Dennis, James Blatch Piggott (DNB00)

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DENNIS, JAMES BLATCH PIGGOTT (1816–1861), histologist, son of Philip Piggott Dennis, an officer in the army, took the degree of B.A. at Queen's College, Oxford, and was ordained in 1839. He is best known by his microscopical investigations into the internal structure of bone, of which he gave an account in the papers published in the ‘Journal of Microscopical Science.’ He is credited with having established two important geological facts, namely the existence of mammifers anterior to the lias deposit, and the existence of birds during the deposition of the Stonesfield slate, or further back by many formations than had been previously known (Journ. Microsc. Sci. iv. 261, v. 63, 191). The results of his researches were welcomed by men of high scientific rank, such as Professor Owen and Professor Henslow, and on the proposal of Owen he was elected a member of the Geological Society. The mammal jawbone which Dennis had discovered fourteen years previously in the Stonesfield slate formed the subject of a paper which Owen read before this society (Geol. Soc. Journ. xiii. 1–11). In connection with Dennis's discovery of the Stonesfield slate it is related that the curator of one of the university museums having sent some perfect bones to Professor Owen, and a few minute fragments of the same parcel to Dennis, the two investigators, without communicating with each other, both arrived at the same conclusion and ascribed the bones to the same fossil reptile. In 1860 Dennis read a paper before the British Association ‘On the Mode of Flight of the Sterodactyles of the Coprolite bed near Cambridge’ (Brit. Assoc. Rep. 1860, p. 76). Besides contributing papers to the ‘Journal of Microscopical Science’ and other serials, Dennis was the author of various pamphlets on theological and scientific subjects. He died on 13 Jan. 1861 at Bury St. Edmunds.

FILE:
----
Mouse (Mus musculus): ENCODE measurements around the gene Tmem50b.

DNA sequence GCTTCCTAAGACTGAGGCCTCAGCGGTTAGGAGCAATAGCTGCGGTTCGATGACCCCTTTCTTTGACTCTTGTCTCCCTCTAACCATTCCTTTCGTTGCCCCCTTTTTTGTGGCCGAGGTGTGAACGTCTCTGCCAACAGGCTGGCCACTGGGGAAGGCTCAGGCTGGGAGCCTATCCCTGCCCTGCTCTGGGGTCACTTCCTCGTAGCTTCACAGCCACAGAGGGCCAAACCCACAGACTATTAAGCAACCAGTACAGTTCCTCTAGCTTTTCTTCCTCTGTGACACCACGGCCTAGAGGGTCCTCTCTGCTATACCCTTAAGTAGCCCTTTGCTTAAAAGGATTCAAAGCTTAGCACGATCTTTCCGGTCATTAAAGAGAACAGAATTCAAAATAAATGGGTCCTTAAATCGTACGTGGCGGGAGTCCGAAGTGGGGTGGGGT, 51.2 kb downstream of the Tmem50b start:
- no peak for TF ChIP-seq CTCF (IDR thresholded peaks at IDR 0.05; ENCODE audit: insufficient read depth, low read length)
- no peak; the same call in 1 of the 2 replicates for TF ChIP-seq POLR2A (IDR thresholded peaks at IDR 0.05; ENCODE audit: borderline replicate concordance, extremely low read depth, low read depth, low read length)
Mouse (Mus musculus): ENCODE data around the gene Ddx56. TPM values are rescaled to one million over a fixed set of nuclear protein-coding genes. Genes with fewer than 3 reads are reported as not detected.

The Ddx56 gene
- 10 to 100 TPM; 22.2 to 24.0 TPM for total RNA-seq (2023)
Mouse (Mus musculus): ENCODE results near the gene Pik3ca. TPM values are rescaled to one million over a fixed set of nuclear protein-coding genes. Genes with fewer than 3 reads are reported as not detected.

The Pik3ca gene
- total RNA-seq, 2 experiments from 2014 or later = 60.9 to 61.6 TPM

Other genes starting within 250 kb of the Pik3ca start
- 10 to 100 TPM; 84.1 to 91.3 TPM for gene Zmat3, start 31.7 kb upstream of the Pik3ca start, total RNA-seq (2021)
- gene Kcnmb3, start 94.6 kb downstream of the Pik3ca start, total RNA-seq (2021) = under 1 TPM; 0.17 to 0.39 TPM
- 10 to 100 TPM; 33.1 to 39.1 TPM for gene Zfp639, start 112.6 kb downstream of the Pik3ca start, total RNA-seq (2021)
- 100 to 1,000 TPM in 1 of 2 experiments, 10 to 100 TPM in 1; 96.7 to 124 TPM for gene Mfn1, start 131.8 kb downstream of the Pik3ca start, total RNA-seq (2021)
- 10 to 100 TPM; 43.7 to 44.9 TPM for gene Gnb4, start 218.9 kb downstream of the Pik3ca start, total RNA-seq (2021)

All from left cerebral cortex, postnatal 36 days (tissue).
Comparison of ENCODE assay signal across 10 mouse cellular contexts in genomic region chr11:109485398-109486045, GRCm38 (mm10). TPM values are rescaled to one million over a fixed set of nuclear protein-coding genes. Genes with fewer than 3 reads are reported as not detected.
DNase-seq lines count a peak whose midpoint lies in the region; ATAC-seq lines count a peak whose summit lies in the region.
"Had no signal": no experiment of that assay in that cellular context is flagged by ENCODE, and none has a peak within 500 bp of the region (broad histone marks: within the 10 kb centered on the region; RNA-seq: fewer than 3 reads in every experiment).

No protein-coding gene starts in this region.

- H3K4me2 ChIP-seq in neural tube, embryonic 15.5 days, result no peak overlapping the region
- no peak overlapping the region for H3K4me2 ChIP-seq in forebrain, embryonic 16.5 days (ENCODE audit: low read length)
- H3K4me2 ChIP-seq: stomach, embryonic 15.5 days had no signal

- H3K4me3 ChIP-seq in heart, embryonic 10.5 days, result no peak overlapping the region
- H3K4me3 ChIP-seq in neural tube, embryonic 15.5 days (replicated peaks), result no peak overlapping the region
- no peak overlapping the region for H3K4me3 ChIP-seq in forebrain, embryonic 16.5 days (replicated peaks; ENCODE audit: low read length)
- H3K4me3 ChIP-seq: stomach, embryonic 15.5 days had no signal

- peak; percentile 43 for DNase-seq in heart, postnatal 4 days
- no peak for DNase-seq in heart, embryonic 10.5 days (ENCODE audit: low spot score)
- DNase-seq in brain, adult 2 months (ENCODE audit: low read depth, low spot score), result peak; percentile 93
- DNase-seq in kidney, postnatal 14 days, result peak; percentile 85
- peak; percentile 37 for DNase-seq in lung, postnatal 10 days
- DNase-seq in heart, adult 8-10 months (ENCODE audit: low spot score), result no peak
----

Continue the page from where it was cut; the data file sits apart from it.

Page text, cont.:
[Annual Register; Ipswich Journal, 19 Jan. 1861; Ward's Men of the Reign; Royal Society's Catalogue of Scientific Papers, ii. 239, iv. 727.]

R. H.